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Buttigieg taps funds to undo transportation damage in neighborhoods

Interstate 10 was built directly on top of Claiborne Avenue in the late 1960s, ripping up oak trees and tearing apart a street sometimes called the “Main Street of Black New Orleans.” (Gerald Herbert/AP)

For decades, planners and politicians have spent money to carve highways through disadvantaged neighborhoods. On Thursday, the Transportation Department launched a grant program and restoration effort meant to undo some of that damage.

Federal officials said the $1 billion program created under last year’s infrastructure law marks a shift in federal emphasis, with effects that could exceed the modest financial resources over five years. For Transportation Department officials overseeing much of the spending under the $1.2 trillion infrastructure law, the Reconnecting Communities program has become a priority to demonstrate how government can right historic wrongs.

“Reconnecting Communities is not a program, it’s a principle,” said land-use expert and former business professor Christopher Coes, who helped design the effort — one that he said is being used across the department.

While the competitive grant program has $195 million available in its first year, Coes, assistant secretary for transportation policy, said other sources of federal funds can be tapped to achieve the same goals, including about $350 billion in infrastructure funds controlled by states.

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The goal of the program, according to federal documents released Thursday, “is to reconnect communities harmed by transportation infrastructure, through community-supported planning activities and capital construction projects that are championed by those communities.”

Officials said examples could include a pedestrian walkway under or over a highway slicing through a neighborhood, or a new deck and park above a freeway — an idea being explored in Atlanta with federal help.

Activists in other communities, including New Orleans, have pushed to dismantle highways to make way for community development or environmental projects, ideas that could receive seed funding under the pilot program. Creating faster bus service could serve the same goals, federal officials said, by making it easier for underserved residents to reach jobs, education or health care.

Transportation Secretary Pete Buttigieg on Thursday showcased a federally supported effort in Alabama, the Birmingham Xpress Bus Rapid Transit system, to announce details of the program.

Speaking to reporters ahead of the visit, Buttigieg said that “unlike a lot of other policy mistakes or problems,” physical infrastructure that undercut rather than built up communities was often designed to last decades.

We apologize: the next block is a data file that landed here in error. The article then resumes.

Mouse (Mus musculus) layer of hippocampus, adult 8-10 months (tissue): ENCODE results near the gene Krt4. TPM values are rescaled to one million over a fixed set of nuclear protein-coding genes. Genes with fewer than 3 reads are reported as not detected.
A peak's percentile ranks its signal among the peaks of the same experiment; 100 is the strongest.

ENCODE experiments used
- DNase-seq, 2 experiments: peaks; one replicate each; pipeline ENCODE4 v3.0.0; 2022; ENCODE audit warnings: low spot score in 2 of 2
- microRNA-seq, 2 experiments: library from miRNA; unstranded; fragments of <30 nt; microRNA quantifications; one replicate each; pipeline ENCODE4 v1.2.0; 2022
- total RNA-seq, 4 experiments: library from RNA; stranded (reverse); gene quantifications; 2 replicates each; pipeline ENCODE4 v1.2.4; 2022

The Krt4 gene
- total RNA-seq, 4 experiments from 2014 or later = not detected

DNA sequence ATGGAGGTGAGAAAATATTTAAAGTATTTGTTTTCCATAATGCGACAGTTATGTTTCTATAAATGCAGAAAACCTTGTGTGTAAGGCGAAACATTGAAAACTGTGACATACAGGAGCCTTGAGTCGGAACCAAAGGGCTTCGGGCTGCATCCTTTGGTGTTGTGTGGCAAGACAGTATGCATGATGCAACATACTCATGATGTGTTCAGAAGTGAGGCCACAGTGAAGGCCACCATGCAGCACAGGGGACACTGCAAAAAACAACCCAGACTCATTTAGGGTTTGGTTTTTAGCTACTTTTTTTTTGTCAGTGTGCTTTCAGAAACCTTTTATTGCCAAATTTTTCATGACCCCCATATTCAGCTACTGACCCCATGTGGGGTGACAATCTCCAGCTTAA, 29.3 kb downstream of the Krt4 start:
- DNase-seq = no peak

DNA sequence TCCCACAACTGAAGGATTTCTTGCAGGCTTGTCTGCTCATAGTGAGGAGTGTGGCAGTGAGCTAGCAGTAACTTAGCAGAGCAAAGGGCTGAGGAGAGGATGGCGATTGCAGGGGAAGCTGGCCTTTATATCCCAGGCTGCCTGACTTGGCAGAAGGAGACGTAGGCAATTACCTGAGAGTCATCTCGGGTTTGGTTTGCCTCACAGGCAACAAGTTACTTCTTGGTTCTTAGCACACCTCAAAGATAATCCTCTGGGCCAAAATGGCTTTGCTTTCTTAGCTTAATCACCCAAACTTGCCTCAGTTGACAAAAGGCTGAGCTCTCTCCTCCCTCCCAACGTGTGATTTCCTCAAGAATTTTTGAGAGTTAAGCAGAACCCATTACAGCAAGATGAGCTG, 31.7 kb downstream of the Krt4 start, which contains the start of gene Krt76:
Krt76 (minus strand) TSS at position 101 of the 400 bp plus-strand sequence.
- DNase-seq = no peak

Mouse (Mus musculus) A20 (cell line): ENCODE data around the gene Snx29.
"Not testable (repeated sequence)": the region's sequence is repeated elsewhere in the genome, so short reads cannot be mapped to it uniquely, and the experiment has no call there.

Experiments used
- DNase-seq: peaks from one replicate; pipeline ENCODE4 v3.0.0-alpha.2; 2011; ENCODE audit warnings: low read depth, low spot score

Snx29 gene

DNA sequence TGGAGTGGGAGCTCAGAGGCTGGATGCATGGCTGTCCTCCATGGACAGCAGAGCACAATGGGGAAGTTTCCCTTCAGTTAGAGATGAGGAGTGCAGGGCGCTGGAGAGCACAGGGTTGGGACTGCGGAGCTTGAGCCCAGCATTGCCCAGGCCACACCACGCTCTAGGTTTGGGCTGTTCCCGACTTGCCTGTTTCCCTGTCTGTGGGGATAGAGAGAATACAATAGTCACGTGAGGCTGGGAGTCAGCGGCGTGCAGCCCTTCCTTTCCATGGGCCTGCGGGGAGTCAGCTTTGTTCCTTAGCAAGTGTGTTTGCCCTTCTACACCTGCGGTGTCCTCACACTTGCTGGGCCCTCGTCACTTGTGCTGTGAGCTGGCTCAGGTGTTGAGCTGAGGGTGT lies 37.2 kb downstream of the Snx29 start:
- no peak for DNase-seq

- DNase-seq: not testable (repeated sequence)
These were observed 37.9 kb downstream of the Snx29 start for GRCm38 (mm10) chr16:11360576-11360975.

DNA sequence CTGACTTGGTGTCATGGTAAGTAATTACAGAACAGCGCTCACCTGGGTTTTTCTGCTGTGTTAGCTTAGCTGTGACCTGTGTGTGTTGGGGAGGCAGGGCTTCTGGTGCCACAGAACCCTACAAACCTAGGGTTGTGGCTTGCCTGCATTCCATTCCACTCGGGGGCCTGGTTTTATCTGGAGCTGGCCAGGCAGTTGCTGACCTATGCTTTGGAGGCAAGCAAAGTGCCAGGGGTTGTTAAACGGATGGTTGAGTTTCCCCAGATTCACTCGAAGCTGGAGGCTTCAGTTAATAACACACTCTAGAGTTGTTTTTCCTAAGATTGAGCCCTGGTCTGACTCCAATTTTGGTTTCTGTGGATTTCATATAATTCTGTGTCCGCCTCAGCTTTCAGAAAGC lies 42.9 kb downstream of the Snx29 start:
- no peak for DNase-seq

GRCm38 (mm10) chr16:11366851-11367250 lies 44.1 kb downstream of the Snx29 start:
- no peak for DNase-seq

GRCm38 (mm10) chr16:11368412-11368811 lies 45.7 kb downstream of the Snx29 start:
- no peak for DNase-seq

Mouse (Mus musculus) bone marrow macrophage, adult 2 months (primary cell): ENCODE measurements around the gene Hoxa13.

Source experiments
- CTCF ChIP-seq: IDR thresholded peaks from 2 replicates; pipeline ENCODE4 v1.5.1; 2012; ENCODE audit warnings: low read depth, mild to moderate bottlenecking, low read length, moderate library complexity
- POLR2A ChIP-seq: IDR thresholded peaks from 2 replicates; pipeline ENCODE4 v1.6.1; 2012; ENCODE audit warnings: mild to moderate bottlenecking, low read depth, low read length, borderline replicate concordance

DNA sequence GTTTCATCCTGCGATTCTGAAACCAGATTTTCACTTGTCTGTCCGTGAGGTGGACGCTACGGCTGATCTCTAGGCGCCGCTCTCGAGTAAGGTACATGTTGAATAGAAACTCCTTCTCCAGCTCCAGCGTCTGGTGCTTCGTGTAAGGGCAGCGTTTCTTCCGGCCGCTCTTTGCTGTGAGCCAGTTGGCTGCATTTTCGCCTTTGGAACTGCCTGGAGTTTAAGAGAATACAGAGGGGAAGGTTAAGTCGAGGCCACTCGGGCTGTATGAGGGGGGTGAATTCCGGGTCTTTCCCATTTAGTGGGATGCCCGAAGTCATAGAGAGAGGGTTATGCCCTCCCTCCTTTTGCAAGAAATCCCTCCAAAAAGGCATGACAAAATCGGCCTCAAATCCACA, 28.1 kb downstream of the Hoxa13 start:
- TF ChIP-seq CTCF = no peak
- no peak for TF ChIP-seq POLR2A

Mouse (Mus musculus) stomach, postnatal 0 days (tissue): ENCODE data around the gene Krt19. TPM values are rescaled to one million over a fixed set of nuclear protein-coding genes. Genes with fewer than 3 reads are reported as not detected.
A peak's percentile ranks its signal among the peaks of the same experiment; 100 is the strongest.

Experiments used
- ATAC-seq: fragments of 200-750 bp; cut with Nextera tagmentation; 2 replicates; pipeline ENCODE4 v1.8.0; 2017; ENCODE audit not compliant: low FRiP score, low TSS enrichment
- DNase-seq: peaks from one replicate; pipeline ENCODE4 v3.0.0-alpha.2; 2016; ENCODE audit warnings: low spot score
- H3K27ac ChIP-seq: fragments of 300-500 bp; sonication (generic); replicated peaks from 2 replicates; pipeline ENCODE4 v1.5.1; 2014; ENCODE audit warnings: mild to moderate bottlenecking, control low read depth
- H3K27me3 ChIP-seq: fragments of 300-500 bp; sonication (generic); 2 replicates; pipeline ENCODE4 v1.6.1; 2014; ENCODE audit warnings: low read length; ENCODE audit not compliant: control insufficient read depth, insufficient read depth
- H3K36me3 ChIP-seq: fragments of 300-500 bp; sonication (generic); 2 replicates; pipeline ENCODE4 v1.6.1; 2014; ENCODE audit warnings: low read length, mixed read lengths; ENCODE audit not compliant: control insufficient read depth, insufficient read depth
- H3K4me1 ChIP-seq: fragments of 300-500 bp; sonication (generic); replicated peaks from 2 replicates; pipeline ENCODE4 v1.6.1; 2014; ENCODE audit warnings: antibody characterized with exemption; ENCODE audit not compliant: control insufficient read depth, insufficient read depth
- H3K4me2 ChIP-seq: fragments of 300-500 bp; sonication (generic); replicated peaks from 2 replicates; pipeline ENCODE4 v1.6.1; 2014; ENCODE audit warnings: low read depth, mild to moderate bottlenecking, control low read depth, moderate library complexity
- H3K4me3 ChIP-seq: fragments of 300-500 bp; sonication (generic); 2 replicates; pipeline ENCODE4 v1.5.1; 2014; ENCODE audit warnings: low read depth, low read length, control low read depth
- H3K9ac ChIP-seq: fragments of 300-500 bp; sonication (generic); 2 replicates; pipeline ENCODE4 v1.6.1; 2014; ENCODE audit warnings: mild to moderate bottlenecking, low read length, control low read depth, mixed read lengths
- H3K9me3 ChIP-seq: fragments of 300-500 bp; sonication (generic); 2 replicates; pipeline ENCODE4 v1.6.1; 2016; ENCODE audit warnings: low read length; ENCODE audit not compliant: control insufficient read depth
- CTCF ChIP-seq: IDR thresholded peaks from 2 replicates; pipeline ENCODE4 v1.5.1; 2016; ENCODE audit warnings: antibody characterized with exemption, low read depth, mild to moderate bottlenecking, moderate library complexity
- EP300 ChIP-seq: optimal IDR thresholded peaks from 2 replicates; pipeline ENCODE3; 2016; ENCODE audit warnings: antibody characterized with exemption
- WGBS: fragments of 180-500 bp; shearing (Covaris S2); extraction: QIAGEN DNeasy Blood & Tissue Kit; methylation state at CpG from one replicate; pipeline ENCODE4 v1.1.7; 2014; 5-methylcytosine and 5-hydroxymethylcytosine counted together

“We’re here to do something,” Buttigieg said. “Our focus isn’t about assigning blame. It isn’t about getting caught up in guilt or regret. It is about fixing a problem. It is about mending what has been broken, especially when the damage was done through taxpayer dollars.”

On Thursday, Buttigieg joined Birmingham Mayor Randall L. Woodfin and Rep. Terri A. Sewell (D-Ala.) at a ceremony marking the restoration of the A.G. Gaston Motel, where Black travelers found refuge amid segregation.

The Gaston motel, part of the Birmingham Civil Rights National Monument created by President Barack Obama in 2017, was host to crucial moments in the civil rights struggles of the 1950s and 1960s. The Rev. Martin Luther King Jr. and other leaders based themselves at the African American businessman’s motel while planning the anti-segregation protests that led to King’s arrest and “Letter from Birmingham Jail.”

Flanked by buses that will be part of a service set to launch this summer that will link 25 neighborhoods, Buttigieg said the city was a fitting place to talk about history and remaking transportation.

“Birmingham is a place that reminds us that there’s always been a relationship between the physical ability to move about and basic questions of fairness and social mobility,” he said.

Interstate 65 was built through the heart of Birmingham and “displaced Black neighborhoods and created physical barriers and dead zones that still keep people apart,” Buttigieg said. He noted that federal funds for the new bus system were awarded under Obama and Buttigieg’s Obama-era predecessor, Anthony Foxx, saying the current administration is supporting similar projects in Arizona, Illinois, Nevada and elsewhere. The new dedicated program will accelerate that work, he said.

Buttigieg said Sewell was “the only voice from Alabama on Capitol Hill who was there with us and said yes” to voting for the infrastructure bill Biden signed last year. She said the law “is really about not only connecting communities, but also employing communities and providing economic development.”

The Reconnecting Communities launch comes as other initiatives in the infrastructure law also are being rolled out.

In the wake of deadly collisions between Amtrak trains and vehicles crossing in front of them in Missouri and California, the Biden administration announced Thursday that $573 million is available as part of a new $3 billion competitive grant program created under the infrastructure law. It will pay for grade separations at railroad crossings, including overpasses and underpasses.

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